With UFC title in hand, Eddie Alvarez looking for payday

Eddie Alvarez, left, who knocked out Rafael dos Anjos in July to capture the UFC lightweight championship, eyes the winner of Nate Diaz-Conor McGregor II. Al Powers for ESPN

UFC lightweight champion Eddie Alvarez doesn't know what the promotion has in mind for his first title defense.

But as far as he's concerned, there's no reason to even discuss potential options until Aug. 20 -- when Conor McGregor and Nate Diaz are scheduled to fight at UFC 202.

"It's a wait-and-see type thing right now," Alvarez told ESPN.com. "Let's wait and see what August 20th brings and then let's make a big fight after that."

The UFC recently booked a November clash between highly ranked contenders Rafael dos Anjos and Tony Ferguson. Once that fight was made, many assumed Alvarez (28-4) would draw undefeated Khabib Nurmagomedov (23-0), who is ranked right behind him at 155 pounds.

Alvarez (28-4), who knocked out dos Anjos in the first round to claim the 155-pound title last month, isn't making any such assumptions. His sights are set on the winner of the nontitle welterweight fight between McGregor and Diaz.

Alvarez, 32, says he has little interest in Nurmagomedov, who, despite a perfect record, has just one win in the last two years due to injury. That victory came against UFC newcomer Darrell Horcher in April.

"I'm not sure what the promotion's take is, but that's where I stand," Alvarez said. "Those are the guys I want to get my hands on. I've said it from the very beginning: Fighting the best guys in the world doesn't pay as good as the circus. I want to join the circus. I'm trying to get that circus money.

"As far as Nurmagomedov, I just don't get how you become the No. 1 contender without actually fighting guys who are ranked in the top 10. It kind of baffles me. The lightweight division right now is a bunch of guys who fight opponents ranked in the top 30 and never actually take a risk and fight a top-5 guy. I can walk into a restaurant and knock five guys out, become 5-0 real quick. It's about the quality of opponent. You have to beat the right guys to call yourself the No. 1 contender."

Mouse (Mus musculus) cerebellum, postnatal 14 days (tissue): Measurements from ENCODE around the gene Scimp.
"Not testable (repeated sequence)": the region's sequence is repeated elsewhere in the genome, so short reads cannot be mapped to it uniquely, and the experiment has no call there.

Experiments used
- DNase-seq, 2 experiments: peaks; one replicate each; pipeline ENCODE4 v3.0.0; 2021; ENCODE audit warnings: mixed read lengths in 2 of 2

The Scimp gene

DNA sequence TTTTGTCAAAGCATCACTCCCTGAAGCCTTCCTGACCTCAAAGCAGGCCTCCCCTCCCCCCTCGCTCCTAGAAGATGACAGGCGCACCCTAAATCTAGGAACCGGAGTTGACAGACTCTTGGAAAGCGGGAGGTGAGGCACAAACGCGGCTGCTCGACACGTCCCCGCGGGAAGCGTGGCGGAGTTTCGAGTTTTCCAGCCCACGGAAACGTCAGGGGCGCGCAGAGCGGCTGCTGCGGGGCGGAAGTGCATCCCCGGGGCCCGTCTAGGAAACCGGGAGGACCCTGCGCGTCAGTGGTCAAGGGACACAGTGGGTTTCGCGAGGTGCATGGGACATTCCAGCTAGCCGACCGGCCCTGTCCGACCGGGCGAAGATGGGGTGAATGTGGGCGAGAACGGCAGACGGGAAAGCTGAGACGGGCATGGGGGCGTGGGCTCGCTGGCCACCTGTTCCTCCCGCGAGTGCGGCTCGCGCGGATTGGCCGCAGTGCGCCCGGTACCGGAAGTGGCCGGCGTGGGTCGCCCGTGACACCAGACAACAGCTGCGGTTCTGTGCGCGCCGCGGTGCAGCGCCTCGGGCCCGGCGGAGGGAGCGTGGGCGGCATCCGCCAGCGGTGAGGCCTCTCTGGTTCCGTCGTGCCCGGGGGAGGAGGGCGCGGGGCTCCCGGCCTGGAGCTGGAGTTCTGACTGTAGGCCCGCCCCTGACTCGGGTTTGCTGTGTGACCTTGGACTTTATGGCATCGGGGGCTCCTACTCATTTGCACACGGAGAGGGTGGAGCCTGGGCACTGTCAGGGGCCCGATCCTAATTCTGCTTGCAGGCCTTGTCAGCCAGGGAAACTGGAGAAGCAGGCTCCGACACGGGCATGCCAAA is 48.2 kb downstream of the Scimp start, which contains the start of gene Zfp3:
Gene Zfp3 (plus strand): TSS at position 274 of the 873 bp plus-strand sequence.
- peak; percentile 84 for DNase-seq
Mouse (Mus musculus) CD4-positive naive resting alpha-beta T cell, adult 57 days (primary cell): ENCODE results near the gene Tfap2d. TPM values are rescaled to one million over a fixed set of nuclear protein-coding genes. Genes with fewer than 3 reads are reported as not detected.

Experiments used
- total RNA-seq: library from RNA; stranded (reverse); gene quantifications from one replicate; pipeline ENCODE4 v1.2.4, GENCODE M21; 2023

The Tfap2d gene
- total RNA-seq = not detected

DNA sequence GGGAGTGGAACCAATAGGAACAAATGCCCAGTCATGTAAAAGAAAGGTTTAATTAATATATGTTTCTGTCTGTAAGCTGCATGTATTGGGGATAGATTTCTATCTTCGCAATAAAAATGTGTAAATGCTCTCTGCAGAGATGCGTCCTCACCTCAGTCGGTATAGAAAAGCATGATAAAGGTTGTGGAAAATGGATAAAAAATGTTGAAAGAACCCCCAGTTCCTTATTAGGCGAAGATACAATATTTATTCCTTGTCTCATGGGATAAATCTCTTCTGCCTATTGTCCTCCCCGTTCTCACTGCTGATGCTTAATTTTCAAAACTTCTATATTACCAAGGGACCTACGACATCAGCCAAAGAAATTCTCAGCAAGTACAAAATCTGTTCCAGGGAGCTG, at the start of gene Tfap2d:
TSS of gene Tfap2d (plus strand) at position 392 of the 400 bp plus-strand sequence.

Alvarez says he wouldn't be so adamant about a McGregor fight if it weren't for hearing the Irish fighter's name over and over again in recent years. After Alvarez's wins against Gilbert Melendez and Anthony Pettis, he says the name that continued to come up was always McGregor's.

Even after he defeated dos Anjos for the title, Alvarez says he frequently fielded questions about McGregor.

"It'd be nice to stop being asked about it," Alvarez said. "It's a little bit annoying, you know? I don't look at him the same way I look at and respect a Rafael dos Anjos -- or any of the top guys who fight the real fighters.

"Diaz, too, though. I was on the assumption I was cool with Nick and Nate Diaz, but there was a switch flipped when I fought Nate's teammate, Gilbert Melendez, in Mexico last year. I was getting all this mean mugging. I guess he was angry because I was fighting his friend, as if I gave a s--- or really didn't like his friend. I was there for a check.

"I tried to get that through to him but he didn't want to hear it. He was very bitter when I won that fight. It is what it is. I still think those guys are good guys, they just are who they are."

A native of Philadelphia, Alvarez says he hasn't signed a new contract since winning the UFC title, but expects that to happen shortly. While official plans for his first title defense are up in the air, Alvarez says he is optimistic he could fight in his hometown next year.

"We'll do [a contract extension] very soon," Alvarez said. "I'm not sure how it will work with the recent sale of the UFC, but I'll have a talk with my manager and whoever takes care of that stuff.

"I think 2017 is going to be a big year for Philadelphia. I'm looking to grab the UFC and pull them back in the direction of Philadelphia."